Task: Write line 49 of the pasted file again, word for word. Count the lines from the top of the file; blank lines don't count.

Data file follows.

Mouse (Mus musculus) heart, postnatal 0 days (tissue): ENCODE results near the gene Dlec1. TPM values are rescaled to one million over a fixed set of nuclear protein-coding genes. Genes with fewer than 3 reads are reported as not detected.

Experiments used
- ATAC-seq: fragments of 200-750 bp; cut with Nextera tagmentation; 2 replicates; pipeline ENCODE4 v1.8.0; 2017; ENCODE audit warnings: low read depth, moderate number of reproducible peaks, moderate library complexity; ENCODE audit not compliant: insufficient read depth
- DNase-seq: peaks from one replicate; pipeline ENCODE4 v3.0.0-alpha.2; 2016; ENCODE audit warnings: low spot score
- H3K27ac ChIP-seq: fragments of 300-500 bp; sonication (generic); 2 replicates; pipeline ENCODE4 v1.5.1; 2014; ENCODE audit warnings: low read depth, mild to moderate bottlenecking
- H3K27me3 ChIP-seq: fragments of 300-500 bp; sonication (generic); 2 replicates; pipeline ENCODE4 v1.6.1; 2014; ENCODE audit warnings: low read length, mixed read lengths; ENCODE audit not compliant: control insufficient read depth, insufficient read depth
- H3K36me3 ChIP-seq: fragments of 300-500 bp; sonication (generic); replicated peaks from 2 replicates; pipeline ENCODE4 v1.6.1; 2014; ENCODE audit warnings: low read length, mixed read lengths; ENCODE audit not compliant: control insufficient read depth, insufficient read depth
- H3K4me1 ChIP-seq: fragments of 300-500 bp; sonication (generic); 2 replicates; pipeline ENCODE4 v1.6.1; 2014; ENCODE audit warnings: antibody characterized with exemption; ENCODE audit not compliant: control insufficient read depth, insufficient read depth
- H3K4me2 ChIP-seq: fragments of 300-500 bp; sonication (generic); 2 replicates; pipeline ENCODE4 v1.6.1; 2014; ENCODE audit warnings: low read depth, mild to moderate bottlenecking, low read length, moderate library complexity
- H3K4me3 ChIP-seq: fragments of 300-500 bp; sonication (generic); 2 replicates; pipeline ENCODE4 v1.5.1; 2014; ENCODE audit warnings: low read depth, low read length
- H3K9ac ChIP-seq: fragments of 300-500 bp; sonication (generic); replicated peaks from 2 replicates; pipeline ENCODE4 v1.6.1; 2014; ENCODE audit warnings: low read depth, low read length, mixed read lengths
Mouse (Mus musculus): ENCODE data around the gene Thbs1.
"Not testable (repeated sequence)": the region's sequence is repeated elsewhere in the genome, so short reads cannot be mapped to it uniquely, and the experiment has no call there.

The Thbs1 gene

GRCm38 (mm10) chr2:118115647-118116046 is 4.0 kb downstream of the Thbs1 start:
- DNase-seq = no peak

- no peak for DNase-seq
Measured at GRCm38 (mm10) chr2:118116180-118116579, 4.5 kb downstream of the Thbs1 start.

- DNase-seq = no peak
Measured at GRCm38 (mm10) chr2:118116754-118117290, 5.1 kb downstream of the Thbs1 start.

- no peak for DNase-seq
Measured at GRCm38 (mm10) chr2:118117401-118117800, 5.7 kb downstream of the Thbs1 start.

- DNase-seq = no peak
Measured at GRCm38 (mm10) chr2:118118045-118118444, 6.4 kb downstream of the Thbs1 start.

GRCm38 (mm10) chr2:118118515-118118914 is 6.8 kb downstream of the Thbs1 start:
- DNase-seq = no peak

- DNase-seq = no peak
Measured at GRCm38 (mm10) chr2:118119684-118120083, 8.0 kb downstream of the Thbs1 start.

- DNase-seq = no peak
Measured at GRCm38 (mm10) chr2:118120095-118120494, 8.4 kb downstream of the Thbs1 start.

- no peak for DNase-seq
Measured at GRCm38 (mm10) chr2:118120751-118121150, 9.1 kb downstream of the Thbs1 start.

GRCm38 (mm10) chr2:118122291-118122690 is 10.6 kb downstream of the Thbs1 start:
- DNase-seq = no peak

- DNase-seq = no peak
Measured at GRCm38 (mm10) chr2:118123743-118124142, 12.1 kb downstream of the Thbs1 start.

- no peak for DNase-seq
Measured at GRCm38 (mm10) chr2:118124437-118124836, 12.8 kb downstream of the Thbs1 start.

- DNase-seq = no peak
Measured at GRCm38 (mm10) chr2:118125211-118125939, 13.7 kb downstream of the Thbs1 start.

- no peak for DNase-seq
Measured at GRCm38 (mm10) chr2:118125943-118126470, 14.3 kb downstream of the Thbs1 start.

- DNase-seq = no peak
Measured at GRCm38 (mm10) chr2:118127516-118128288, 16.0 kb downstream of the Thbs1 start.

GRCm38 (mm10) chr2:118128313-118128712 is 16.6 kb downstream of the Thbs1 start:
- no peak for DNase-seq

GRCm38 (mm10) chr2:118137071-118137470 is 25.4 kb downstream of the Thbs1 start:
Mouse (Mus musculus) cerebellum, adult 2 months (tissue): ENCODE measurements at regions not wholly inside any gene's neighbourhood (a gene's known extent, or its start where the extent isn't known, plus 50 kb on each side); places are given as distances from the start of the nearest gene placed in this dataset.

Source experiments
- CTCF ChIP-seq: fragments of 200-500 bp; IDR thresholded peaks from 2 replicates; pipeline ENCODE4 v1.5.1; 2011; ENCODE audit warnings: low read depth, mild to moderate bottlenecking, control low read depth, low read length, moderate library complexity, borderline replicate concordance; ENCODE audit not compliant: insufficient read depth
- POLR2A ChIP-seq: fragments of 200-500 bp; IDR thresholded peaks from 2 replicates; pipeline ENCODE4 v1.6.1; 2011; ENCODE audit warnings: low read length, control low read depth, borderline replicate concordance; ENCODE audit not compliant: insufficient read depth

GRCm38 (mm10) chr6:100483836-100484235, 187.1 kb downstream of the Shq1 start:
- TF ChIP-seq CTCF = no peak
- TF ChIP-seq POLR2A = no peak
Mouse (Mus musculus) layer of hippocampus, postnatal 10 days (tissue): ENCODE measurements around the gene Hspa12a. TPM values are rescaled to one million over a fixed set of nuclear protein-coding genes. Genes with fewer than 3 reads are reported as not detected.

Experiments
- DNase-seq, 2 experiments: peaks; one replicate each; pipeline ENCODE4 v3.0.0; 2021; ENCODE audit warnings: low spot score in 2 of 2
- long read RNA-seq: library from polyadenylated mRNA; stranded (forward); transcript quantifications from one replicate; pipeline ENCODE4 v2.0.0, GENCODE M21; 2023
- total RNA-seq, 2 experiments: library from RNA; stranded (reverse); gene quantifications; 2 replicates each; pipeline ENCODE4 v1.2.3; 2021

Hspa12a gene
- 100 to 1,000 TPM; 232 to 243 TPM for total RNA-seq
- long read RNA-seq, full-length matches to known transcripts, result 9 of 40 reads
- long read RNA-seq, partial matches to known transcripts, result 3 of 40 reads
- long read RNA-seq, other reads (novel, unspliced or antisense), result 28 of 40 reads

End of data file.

Source experiments